I don’t exactly want to die right now.
It’s peaceful here: the sun setting over the ocean’s ripples, a mountainous cliff hanging over the scene, less obstructive and more endearing, filling the landscape with pretty shadows, the delicate sand crumbling below my worn feet.
My mind doesn’t swirl with nearly as many thoughts.
But I still want to jump.
It’s less for the end result and more for the feeling of air rushing past my ears. It’s for the feeling that you can only get when falling without anything holding you back – giving yourself over to something so completely that the choice becomes irreversible.
I don’t want to die. But I do want to fall.
It’s silly, I know. It’s foolish to think about these things when I don’t have the resolve to jump and I don’t have the commitment to fall. It’s dumb and a waste of time.
But it’s better here than it is there. I know there is a honey trap, if the honey was subbed with money that only desperation can breed a need for. He doesn’t want me, and I don’t want him, but somehow we both need each other and neither of us can leave the other.
I still hold onto a false hope that he’ll love me back. He still holds onto the illusion of the girl I was when we first met: a bright-eyed virgin with an unwavering allegiance to any person who promised her she was more than she was. She was easy to appease. I am not.
But I stay.
Why? That’s not an easy question to answer. The truth is, I don’t know the answer myself. I’m scared, I tell myself. I know the consequences of his wrath, and I don’t think it’s something I can handle myself. I need him, I tell myself. My jobs aren’t enough to keep me alive; his money is something I need for survival. I love him, I tell myself. I love him enough to not want to give up on him, like everyone did on me.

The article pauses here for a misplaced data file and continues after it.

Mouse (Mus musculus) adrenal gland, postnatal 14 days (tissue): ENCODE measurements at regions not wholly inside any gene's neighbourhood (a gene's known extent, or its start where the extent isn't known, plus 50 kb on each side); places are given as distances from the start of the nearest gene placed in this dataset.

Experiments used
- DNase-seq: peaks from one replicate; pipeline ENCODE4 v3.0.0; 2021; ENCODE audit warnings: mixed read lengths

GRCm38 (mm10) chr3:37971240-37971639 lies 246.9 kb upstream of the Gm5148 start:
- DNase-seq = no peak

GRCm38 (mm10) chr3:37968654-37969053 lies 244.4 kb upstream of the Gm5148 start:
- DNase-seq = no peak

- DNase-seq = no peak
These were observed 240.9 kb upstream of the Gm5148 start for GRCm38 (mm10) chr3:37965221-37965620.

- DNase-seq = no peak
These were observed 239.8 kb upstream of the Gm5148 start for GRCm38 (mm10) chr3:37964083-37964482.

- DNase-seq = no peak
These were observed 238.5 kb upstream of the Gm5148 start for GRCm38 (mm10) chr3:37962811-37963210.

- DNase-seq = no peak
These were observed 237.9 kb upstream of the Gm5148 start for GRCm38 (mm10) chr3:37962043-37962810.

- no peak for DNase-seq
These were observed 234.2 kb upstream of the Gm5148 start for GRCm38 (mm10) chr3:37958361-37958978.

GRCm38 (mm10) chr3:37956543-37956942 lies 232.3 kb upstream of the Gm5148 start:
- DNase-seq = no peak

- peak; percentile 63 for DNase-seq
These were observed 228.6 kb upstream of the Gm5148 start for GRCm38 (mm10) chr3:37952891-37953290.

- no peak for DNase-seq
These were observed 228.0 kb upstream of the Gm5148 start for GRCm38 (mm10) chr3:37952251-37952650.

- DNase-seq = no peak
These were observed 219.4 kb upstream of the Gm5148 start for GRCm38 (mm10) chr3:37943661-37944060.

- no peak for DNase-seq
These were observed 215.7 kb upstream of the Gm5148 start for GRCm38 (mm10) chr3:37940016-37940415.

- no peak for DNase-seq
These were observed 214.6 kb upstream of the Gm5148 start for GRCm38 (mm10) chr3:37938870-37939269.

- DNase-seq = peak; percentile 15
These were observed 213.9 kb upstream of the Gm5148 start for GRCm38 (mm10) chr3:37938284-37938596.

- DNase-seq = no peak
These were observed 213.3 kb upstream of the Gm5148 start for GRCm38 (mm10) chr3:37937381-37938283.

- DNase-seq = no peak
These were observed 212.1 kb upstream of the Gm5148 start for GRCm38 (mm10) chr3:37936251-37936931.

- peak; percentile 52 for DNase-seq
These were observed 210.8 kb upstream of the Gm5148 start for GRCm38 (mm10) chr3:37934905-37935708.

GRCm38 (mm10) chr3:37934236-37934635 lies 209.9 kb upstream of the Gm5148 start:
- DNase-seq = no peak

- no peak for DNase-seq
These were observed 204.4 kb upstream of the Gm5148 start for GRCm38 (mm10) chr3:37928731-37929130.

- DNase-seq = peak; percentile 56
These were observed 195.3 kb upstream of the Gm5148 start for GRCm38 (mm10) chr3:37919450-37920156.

So I stay.
Maybe, just maybe, if I jumped, I’d hit my head on a rock – just right – and forget everything that makes me me and would be able to start my life all over again. Or maybe, I would just die, and drift off into an afterlife without worry and without him.
But, just like I’m scared of leaving, I’m scared of jumping. I’ll never do anything good for myself if it means putting myself in danger. And that’s a hypocritical sense of logic, but it’s the only logic I’ve got.
I’ll stay here a little longer: perched up on the edge of a cliff, pretending like my life isn’t a porcelain bowl, teetering at the precipice of a wooden dinner table. I’ll feel the salted air tangle through my fading brown locks and pretend to lose myself to the sea-wind whispering for me to stay. I’ll let the promises of a different life imprison me for a moment longer, while I find the right words to say goodbye.
In another world, he would have come and wrapped his arms around me at this moment. In another world, I would have fallen into his embrace with a smile tugging at the corners of my lips.
But this wasn’t another world, and he wasn’t who I wanted him to be. I wasn’t who I wanted me to be. And I had to be back to our house in the next ten minutes, otherwise he would notice my existence just long enough to notice that I was gone.
I got up, then, and made my way back to the rusted car. My steps were a slow trudge, even as I knew I didn’t have much time left to get back to the house. I couldn’t beckon my feet to move any faster and I couldn’t beckon my thoughts to move any quicker.
Keys in the ignition. I hear the engine rumble. That’s a good sign. Isn’t it? The car lurches forward. Five miles per hour. Ten. Thirty. Forty.
I’ll be back to our house soon enough. I’ll be back to the house just in time.